The Pogues Play Raucous Irish Wake at Last U.S. Show

Band perform crowd favorites at St. Patrick's Day gig

March 18, 2011 4:10 PM ET
Shane MacGowan of The Pogues performs at Terminal 5 on March 17, 2011 in New York City.
Shane MacGowan of The Pogues performs at Terminal 5 on March 17, 2011 in New York City.
Theo Wargo/WireImage

Halfway through the Pogues' St. Patrick’s Day show at New York’s Terminal 5, the band kicked into “London Girl,” a bouncy bonus track off 1985’s classic Rum Sodomy & the Lash. Frontman Shane MacGowan, wearing a black sweater with a cigarette in his hand, clutched the microphone, snarling the refrain: “This could be our final dance / This could be our very last chance.”

It may have been. The show was the final night of the Irish rockers' 10-date, six-city A Parting Glass With the Pogues tour, and their third night in New York. The band has said it is almost certainly their last U.S. run, due to the increasing costs of bringing an eight-piece band on the road and MacGowan’s unpredictable performances. “We can't always entirely trust Shane to deliver the goods," whistle player Spider Stacy recently told Billboard.

MacGowan, grizzled and largely toothless at 53, hasn’t released a new Pogues song since 1990’s Hells Ditch. He slurs his words heavily and refuses any interviews or television promotion. He’s sad to watch, considering he’s a songwriting genius who was an innovator to pair traditional Irish instruments with a punk rock attitude. Joe Strummer, who filled MacGowan’s role when he quit the band in the early Nineties, called him "one of the best writers of the century."

The 500 Greatest Albums of All Time: Rum, Sodomy and the Lash

If it indeed was the band’s last U.S. show, it was more of an Irish wake than a funeral. Before the band went on, ambulances were already parked outside the club and a woman could be seen getting carried out by security. After openers Titus Andronicus, the band sauntered onstage to the blasting music of the Clash’s “Straight to Hell,” with Stacy taking his mic wearing a Mick Jones-style cap and military jacket. They kicked off with three swift punches: rollicking singalongs “Streams of Whiskey” and "If I Should Fall from Grace With God" and the sweeping ballad “The Broad Majestic Shannon” played in front of a starry background.

MacGowan had his moments throughout the night. He soon slurred a heartfelt "A Pair of Brown Eyes," even impressing his bandmates. "Thank you Shane," Stacy said, looking impressed. "That was lovely." MacGowan offered a thumbs-up, grabbed a clear iced drink and wobbled offstage for a break.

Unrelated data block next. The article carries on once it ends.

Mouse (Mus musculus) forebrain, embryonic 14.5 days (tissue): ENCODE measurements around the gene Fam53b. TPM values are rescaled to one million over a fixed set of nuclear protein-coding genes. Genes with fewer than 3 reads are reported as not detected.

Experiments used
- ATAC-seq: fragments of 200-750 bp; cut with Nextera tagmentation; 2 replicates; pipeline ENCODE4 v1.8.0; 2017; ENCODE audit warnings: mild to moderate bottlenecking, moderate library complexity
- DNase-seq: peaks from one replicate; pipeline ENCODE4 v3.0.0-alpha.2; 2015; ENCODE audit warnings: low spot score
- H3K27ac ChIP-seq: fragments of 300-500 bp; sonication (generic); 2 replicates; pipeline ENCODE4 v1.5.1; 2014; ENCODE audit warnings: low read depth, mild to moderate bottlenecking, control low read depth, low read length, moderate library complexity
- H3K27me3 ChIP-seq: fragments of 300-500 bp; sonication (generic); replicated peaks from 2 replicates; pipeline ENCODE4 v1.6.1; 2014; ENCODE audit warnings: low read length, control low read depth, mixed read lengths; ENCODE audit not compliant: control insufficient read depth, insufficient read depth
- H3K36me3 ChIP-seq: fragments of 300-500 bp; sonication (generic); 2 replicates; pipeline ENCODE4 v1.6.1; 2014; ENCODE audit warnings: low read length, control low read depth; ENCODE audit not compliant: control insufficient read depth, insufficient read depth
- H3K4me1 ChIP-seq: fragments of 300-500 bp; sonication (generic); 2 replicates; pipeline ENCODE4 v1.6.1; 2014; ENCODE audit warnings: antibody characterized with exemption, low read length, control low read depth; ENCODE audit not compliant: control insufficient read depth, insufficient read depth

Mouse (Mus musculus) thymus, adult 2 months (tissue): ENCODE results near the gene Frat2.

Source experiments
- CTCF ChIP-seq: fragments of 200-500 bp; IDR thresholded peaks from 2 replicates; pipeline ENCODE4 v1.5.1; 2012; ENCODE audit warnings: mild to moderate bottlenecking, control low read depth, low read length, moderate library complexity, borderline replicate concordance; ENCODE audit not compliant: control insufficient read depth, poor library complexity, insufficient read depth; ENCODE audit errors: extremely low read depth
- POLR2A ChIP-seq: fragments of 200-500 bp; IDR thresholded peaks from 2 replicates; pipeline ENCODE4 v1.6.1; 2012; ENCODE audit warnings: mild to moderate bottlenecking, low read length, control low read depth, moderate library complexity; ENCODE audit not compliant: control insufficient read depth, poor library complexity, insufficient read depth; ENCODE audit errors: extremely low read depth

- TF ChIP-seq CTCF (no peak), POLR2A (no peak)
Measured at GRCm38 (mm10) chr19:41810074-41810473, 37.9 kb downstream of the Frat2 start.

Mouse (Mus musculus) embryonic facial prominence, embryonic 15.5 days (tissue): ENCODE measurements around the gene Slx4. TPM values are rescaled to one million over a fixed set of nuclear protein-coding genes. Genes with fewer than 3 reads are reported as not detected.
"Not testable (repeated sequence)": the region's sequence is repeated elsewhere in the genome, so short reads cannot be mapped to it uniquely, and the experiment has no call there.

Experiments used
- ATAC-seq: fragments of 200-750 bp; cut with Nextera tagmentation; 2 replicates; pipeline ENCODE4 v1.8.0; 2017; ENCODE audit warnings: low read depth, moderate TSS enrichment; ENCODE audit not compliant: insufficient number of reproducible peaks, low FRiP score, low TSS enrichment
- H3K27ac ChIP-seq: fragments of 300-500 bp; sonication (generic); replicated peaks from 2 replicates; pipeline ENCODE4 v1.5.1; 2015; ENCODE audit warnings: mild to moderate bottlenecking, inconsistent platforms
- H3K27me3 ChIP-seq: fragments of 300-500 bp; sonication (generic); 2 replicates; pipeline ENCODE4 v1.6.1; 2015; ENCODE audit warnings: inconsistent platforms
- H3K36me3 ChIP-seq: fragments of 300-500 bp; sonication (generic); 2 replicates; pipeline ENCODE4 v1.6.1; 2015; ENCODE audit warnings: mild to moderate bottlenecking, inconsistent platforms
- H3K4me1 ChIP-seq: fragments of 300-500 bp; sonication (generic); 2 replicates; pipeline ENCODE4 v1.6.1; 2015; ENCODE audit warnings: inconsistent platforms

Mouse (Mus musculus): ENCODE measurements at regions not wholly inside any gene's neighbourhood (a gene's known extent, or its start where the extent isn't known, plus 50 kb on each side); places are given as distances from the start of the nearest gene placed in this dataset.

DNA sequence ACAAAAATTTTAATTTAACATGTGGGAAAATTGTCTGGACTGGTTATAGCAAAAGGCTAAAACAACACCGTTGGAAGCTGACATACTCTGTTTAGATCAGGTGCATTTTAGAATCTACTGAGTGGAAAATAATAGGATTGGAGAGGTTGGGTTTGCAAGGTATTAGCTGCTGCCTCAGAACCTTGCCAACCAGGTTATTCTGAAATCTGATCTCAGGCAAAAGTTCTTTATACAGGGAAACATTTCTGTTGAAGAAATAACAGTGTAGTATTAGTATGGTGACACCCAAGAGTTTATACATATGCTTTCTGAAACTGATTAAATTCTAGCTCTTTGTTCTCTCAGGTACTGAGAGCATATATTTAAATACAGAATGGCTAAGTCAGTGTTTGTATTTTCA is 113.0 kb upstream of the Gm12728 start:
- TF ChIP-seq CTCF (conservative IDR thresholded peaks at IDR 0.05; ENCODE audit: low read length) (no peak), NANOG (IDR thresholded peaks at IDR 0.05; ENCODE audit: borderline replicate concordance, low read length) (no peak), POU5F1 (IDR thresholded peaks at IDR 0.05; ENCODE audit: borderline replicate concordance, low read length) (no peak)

When he left, the band proved they remain a highly charged machine that should continue playing when MacGowan can’t. Stacy delivered a stellar take of their 1993 sentimental rocker “Tuesday Morning,” recorded after MacGowan’s departure, surprisingly their highest-charting U.S. hit. They later revved-up the crowd with the instrumental "Repeal of the Licensing Laws" and guitarist Phil Chevron later belted an impassioned “Thousands are Sailing.”

Contest: Choose the Cover of Rolling Stone

MacGowan returned for the night’s biggest sing-along, “Dirty Old Town,” and “The Sick Bed of Cuchulainn,” featuring time-shifting, crash-and-burn rhythms. As the band hit the last note, he threw his stool to the ground, and then picked up his mic stand and impaled it into the stage.

The show’s two-encore homestretch was even more raucous, featuring “Sally MacLennane” and the classic standard "The Irish Rover" dedicated to late Dubliners singer Ronnie Drew. Returning for a second time, MacGowan emerged with a bottle of white wine, howled "Paddy Works on the Railway" and then 1988’s "Fiesta." He imitated his same wobbly gestures from the original music video while Stacy banged his head aggressively with a beer tray. MacGowan guzzled half of the bottle of wine, and as the band played the final notes, picked up a tray and started banging it into his head, too. It felt completely wrong to watch, but also like the only way the band could go out.

To read the new issue of Rolling Stone online, plus the entire RS archive: Click Here

Music Main Next

blog comments powered by Disqus
Around the Web
Powered By ZergNet
Daily Newsletter

Get the latest RS news in your inbox.

Sign up to receive the Rolling Stone newsletter and special offers from RS and its
marketing partners.


We may use your e-mail address to send you the newsletter and offers that may interest you, on behalf of Rolling Stone and its partners. For more information please read our Privacy Policy.

Song Stories

“Whoomp! (There It Is)”

Tag Team | 1993

Cecil Glenn — a.k.a., "D.C." — was a cook at Magic City, a nude dance club in Atlanta, when he first heard women shout "Whoomp — there it is!" Inspired by the party chant, he and partner Steve "Roll'n" Gibson wrote a song around it. Undaunted by label rejections, they borrowed $2,500 from Glenn's parents and pressed 800 singles, which quickly sold out in the Atlanta area. A record deal came soon after. Glenn said the song was meant for positive partying. "If you're going to say 'Whoomp there it is,' and you're doing something negative, we'd rather it not have come out of your mouth."

More Song Stories entries »